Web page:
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Hopper’s Mystery Replayed in Basel

Published on , by Valentin Grivet

Like his paintings of figures, Hopper’s landscapes, brought together here by the Fondation Beyeler in Switzerland, are fascinatingly eerie.

Edward Hopper (1882-1967), Cape Cod Morning, 1950, oil on canvas, 86.7 x 102.3 cm.... Hopper’s Mystery Replayed in Basel

Edward Hopper (1882-1967), Cape Cod Morning, 1950, oil on canvas, 86.7 x 102.3 cm. Washington, D.C., Smithsonian American Art Museum, donated by the Sara Roby Foundation.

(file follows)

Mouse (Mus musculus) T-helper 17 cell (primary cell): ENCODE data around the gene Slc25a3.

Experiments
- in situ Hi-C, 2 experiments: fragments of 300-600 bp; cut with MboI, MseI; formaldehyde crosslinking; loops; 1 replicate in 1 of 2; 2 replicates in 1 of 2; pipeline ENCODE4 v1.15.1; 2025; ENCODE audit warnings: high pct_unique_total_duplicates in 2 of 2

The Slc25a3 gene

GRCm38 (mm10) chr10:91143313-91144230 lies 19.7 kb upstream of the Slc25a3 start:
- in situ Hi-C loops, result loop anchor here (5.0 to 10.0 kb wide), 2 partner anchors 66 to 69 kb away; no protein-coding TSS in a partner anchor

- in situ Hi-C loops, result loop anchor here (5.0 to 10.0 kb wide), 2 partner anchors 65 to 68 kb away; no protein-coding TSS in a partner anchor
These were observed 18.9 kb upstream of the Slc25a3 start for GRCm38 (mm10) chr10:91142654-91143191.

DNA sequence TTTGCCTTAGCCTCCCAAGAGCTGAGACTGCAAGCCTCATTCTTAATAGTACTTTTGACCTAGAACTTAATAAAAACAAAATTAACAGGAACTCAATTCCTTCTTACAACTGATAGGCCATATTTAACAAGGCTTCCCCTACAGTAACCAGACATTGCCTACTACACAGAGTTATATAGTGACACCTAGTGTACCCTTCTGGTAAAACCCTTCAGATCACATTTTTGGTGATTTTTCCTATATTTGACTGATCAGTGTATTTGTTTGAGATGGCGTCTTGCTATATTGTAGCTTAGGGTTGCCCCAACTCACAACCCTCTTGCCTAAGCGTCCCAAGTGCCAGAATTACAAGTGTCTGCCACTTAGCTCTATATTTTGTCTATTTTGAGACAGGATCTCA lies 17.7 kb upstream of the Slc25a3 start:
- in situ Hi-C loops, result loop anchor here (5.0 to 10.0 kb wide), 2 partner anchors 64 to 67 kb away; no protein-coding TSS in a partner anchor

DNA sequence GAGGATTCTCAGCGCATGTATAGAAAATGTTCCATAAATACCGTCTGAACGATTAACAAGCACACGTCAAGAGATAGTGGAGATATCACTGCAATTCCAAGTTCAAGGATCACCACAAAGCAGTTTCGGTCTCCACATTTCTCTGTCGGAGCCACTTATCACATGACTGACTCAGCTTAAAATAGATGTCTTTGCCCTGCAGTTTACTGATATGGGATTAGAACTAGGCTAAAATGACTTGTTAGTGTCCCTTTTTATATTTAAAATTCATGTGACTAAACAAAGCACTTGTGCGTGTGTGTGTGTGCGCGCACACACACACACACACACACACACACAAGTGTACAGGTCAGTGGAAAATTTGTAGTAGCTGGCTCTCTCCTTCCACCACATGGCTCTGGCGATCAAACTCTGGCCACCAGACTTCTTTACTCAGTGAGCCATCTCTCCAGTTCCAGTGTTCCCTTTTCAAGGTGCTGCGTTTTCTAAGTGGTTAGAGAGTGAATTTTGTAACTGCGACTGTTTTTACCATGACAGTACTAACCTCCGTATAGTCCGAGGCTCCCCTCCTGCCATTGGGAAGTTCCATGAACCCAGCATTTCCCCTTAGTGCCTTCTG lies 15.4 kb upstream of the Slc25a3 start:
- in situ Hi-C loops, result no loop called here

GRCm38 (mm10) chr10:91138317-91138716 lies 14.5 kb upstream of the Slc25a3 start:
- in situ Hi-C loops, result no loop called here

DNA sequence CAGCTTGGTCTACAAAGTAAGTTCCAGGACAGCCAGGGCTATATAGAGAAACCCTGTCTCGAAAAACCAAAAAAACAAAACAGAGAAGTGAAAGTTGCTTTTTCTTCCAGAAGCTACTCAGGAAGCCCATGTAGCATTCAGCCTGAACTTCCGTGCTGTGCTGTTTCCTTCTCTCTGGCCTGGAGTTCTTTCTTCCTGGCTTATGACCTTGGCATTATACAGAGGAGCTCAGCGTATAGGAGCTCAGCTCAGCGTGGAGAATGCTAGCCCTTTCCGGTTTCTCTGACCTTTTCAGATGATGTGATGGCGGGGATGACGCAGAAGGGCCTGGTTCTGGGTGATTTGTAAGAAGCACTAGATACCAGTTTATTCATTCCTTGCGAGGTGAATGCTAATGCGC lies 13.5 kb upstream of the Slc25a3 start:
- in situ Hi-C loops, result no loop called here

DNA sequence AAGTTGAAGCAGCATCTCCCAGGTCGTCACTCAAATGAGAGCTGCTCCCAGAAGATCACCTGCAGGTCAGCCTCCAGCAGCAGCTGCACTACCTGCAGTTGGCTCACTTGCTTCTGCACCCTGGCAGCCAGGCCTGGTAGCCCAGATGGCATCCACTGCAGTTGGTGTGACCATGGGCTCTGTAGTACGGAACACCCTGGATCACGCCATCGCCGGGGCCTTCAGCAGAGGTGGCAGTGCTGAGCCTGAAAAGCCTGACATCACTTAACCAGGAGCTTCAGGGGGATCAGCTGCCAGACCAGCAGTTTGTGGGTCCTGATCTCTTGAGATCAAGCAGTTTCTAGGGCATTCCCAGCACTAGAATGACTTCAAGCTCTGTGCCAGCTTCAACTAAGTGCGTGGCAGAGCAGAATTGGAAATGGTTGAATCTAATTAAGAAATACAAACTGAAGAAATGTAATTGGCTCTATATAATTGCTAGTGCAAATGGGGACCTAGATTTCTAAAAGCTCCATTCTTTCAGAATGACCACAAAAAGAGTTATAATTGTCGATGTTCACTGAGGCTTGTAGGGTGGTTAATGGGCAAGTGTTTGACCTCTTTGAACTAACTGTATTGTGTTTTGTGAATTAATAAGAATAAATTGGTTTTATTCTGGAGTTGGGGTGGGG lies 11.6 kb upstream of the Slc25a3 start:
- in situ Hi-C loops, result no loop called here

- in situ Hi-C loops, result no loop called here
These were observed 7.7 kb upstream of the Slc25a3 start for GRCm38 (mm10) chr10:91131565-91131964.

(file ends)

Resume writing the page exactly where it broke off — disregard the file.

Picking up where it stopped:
© Heirs of Josephine Hopper/2019, ProLitteris, Zurich. Photo : Smithsonian American Art Museum, Gene Young

"If you could say it with words, there would be no reason to paint," said Edward Hopper, a painter of silence whose every image, so seemingly simple, is a mystery. Most of the exhibitions devoted to him so far, including the winter 2012 retrospective at the Grand Palais in Paris, have focused on his solitary, melancholy figure paintings. With the exception of a few works…
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